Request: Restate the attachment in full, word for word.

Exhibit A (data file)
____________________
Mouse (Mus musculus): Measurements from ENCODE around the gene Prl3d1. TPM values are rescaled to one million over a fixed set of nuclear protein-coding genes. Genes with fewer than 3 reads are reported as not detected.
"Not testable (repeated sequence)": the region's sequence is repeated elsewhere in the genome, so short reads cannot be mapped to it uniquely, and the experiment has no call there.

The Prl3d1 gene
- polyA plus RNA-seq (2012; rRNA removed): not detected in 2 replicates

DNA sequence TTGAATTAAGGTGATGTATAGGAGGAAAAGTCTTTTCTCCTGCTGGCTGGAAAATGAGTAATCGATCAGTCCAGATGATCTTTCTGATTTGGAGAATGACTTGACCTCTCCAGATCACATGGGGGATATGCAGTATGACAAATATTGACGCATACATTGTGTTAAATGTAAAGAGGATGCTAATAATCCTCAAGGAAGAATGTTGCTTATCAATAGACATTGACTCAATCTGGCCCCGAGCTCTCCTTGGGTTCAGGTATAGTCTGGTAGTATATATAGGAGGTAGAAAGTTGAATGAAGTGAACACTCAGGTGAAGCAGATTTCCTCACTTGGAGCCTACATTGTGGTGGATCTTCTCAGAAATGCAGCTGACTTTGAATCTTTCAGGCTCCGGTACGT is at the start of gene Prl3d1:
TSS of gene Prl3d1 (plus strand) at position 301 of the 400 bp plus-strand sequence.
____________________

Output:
Mouse (Mus musculus): Measurements from ENCODE around the gene Prl3d1. TPM values are rescaled to one million over a fixed set of nuclear protein-coding genes. Genes with fewer than 3 reads are reported as not detected.
"Not testable (repeated sequence)": the region's sequence is repeated elsewhere in the genome, so short reads cannot be mapped to it uniquely, and the experiment has no call there.

The Prl3d1 gene
- polyA plus RNA-seq (2012; rRNA removed): not detected in 2 replicates

DNA sequence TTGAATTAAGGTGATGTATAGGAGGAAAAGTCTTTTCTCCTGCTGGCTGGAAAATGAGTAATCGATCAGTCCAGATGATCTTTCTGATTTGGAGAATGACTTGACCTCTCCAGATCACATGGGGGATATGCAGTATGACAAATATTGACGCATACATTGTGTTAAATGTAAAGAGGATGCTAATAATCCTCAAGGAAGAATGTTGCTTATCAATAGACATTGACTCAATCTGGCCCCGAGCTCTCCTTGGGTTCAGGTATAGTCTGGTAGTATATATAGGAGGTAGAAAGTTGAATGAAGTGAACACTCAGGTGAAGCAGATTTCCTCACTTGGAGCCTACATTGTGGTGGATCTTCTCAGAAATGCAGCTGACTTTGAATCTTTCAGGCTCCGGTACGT is at the start of gene Prl3d1:
TSS of gene Prl3d1 (plus strand) at position 301 of the 400 bp plus-strand sequence.